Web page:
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Carrick-on-Suir, Co. Tipperary

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Carrick-on-Suir Poor Law Union was formally declared on the 25th May 1839 and covered an area of 164 square miles. Its operation was overseen by an elected Board of Guardians, 21 in number, representing its 13 electoral divisions as listed below (figures in brackets indicate numbers of Guardians if more than one):

Co. Tipperary: Carrick-on-Suir (5), Grange Mockler, Kilcash.
Co. Kilkenny: Awming, Clonmore, Kilmaganny, Monkelly, Piltown (2), Tullahaught.
Co. Waterford: Kilmeadon, Mothell, Portlaw, Kilmoleran (4).

The Board also included 7 ex-officio Guardians, making a total of 28. The Guardians met each week on Saturday.

The population falling within the Union at the 1831 census had been 40,259 with divisions ranging in size from Kilmaganny (population 970) to Carrick-on-Suir itself (11,115).

The new Carrick-on-Suir Union workhouse was erected in 1840-1 on a seven-acre site at the north side of the Clonmel Road in Carrick-on-Suir. Designed by the Poor Law Commissioners' architect George Wilkinson, the building was based on one of his standard plans to accommodate 500 inmates. Its construction cost £5,168 plus £1,032 for fittings etc. The workhouse was declared fit for the reception of paupers on 10th May 1842, and received its first admissions on 8th July. The site location and layout are shown on the 1905 OS map below.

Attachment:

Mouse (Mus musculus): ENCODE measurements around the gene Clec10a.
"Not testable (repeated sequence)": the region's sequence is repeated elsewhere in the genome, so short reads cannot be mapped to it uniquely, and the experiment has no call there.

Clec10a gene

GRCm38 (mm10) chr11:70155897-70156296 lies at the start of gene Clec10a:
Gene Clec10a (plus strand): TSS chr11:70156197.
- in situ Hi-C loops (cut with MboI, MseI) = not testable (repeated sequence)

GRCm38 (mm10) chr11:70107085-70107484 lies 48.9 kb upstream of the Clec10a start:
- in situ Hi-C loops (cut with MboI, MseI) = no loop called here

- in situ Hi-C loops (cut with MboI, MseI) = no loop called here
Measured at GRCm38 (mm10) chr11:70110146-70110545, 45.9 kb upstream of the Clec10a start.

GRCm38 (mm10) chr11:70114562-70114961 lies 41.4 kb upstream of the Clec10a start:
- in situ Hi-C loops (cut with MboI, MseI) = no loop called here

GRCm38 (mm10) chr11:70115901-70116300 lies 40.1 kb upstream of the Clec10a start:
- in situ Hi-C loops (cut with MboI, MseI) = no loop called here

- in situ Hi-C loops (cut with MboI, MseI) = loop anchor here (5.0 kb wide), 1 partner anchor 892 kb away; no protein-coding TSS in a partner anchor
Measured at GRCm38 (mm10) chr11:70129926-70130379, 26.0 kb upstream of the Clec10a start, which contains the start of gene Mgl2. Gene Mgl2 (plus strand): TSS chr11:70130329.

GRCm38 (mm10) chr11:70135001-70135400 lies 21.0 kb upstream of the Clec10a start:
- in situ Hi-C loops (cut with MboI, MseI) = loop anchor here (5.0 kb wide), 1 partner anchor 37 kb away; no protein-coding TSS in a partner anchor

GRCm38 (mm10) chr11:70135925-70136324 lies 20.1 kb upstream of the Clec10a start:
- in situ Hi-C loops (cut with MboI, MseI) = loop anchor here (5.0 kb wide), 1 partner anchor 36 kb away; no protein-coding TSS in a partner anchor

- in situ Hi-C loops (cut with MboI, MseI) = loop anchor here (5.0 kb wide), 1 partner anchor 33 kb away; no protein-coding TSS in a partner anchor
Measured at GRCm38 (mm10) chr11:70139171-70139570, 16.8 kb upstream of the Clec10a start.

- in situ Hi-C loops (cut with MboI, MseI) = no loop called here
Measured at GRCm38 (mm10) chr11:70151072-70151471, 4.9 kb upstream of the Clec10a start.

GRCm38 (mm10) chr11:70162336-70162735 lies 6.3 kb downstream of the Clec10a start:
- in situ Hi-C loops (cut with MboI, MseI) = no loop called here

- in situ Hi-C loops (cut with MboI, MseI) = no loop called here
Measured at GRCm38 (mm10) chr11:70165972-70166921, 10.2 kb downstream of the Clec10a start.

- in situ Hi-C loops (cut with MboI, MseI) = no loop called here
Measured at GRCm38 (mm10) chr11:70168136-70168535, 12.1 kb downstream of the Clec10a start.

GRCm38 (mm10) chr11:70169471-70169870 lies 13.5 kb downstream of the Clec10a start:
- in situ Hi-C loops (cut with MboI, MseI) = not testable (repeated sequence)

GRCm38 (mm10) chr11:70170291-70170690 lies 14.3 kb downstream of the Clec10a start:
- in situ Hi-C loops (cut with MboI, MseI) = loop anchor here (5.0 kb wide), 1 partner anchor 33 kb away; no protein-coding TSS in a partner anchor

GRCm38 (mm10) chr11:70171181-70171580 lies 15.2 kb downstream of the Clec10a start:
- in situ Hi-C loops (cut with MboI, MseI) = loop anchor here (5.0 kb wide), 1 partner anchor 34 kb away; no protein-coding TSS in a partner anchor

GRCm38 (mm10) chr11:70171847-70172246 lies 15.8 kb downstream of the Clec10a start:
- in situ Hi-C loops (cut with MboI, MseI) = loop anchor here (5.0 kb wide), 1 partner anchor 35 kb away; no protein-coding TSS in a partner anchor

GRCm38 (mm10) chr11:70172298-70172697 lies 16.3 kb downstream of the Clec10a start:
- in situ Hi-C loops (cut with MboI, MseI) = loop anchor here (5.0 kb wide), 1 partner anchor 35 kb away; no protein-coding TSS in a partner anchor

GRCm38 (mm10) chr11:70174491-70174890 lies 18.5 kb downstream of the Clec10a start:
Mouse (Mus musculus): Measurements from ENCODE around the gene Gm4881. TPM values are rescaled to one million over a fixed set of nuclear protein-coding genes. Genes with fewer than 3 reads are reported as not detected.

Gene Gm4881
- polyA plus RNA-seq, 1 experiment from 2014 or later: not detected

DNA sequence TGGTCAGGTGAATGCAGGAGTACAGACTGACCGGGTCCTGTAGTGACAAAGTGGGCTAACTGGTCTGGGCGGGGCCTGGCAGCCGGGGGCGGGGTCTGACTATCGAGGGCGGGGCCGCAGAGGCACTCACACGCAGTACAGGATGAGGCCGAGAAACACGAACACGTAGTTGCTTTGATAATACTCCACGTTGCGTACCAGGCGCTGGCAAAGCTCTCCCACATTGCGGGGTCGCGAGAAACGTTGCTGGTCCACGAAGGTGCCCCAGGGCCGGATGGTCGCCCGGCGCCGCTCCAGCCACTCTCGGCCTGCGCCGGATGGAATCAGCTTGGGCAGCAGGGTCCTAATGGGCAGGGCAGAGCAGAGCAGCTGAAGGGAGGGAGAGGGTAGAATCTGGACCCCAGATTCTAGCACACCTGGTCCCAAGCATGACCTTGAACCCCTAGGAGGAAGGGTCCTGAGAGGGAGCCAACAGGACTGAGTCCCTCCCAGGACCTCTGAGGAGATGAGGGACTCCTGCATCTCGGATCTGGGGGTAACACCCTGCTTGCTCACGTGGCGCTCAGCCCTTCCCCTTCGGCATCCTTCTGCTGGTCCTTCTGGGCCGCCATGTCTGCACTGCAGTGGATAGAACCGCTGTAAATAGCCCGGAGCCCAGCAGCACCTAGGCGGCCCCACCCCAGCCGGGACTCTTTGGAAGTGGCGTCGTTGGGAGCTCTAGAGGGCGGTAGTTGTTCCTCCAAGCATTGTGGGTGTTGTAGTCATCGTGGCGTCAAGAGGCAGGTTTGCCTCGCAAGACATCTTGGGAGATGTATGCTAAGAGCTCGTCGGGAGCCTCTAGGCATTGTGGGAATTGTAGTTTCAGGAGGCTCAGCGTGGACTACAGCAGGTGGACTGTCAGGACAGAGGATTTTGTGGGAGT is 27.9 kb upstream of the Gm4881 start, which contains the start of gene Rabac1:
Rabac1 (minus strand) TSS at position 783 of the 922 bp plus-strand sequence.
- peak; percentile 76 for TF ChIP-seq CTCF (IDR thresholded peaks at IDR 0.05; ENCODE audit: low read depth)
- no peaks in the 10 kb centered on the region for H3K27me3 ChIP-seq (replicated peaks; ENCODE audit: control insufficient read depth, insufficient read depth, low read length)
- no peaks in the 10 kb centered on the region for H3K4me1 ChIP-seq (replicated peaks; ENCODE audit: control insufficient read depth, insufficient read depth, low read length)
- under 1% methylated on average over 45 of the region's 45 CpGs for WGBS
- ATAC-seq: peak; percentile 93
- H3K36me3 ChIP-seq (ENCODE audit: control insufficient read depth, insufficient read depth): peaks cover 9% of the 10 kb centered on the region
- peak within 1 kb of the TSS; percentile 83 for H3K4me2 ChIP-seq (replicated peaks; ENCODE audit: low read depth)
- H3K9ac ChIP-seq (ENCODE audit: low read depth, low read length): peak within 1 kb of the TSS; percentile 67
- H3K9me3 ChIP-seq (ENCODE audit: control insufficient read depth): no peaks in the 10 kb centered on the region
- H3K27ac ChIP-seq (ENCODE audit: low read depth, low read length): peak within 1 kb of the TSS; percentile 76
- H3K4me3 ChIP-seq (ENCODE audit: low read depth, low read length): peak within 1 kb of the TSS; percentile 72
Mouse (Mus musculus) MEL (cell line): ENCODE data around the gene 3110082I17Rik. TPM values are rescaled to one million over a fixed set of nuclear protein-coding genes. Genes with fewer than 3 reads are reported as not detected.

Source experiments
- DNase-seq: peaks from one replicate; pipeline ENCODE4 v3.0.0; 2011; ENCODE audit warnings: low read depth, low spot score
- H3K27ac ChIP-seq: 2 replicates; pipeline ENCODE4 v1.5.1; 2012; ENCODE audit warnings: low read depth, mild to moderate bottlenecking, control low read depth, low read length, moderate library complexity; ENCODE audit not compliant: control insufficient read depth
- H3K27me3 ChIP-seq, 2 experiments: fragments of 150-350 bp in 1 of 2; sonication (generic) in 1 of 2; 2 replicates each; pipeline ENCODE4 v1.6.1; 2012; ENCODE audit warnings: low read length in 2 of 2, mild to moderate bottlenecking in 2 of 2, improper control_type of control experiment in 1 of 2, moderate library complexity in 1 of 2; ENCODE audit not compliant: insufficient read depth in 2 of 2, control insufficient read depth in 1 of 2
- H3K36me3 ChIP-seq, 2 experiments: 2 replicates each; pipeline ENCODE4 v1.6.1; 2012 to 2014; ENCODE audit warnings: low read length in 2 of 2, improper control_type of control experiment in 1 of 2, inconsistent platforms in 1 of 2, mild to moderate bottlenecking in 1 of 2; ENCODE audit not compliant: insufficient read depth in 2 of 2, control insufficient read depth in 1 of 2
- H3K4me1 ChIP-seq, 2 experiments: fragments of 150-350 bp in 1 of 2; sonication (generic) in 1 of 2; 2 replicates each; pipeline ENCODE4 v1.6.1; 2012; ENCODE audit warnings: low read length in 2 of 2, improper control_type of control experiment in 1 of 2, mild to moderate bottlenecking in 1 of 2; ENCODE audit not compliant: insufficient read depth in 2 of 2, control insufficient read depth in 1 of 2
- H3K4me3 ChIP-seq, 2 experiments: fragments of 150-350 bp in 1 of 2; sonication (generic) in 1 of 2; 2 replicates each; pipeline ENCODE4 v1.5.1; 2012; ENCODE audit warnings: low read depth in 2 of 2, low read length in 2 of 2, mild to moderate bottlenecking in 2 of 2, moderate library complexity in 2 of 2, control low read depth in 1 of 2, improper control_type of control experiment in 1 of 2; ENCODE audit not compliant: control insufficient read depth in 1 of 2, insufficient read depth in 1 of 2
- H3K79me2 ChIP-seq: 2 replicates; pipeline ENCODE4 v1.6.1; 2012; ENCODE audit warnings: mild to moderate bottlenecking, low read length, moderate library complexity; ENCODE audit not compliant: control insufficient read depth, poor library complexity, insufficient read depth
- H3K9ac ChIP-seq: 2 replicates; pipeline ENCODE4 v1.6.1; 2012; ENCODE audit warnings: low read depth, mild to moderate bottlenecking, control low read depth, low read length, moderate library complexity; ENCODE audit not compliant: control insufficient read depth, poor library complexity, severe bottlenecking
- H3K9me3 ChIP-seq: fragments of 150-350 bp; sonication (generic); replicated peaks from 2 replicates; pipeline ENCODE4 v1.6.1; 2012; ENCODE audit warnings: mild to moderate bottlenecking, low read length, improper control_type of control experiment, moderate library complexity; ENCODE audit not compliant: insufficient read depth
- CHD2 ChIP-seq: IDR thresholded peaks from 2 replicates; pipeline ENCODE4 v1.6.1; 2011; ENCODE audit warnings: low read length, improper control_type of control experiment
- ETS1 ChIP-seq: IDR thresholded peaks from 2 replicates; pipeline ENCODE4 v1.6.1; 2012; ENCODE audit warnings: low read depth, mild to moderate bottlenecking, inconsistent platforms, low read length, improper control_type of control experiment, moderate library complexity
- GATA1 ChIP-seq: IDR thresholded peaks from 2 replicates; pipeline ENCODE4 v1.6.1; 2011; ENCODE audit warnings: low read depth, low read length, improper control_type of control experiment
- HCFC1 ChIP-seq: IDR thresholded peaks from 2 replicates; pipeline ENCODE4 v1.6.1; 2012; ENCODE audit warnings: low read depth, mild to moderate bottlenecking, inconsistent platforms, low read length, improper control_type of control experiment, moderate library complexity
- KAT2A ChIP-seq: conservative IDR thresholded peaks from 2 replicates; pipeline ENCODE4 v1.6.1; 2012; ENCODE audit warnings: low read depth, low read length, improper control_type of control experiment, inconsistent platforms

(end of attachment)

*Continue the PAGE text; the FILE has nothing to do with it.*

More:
Carrick-on-Suir workhouse site, 1905.

The buildings followed Wilkinson's typical layout. An entrance and administrative block at the south contained a porter's room and waiting room at the centre with the Guardians' board room on the first floor above. This block was later extended at each side with the addition of children's accommodation and schoolrooms.

The main accommodation block had the Master's quarters at the centre, with male and female wings to each side. At the rear, a range of single-storey utility rooms such as bakehouse and washhouse connected through to the infirmary and idiots' wards via a central spine containing the chapel and dining-hall.

During the famine in the mid-1840s, a store was hired and sleeping galleries erected to accommodate 400 extra inmates. Sheds were also erected to accommodate 100 fever patients and a temporary fever hospital was set up at Portlaw. The workhouse had its own graveyard at the north-west corner of the site.

The workhouse buildings were burnt down during the troubles in the early 1920s.

Records

Note: many repositories impose a closure period of up to 100 years for records identifying individuals.

Bibliography

  • The Workhouses of Ireland by John O'Connor (Anvil Books, 1995)

Links

  • None.

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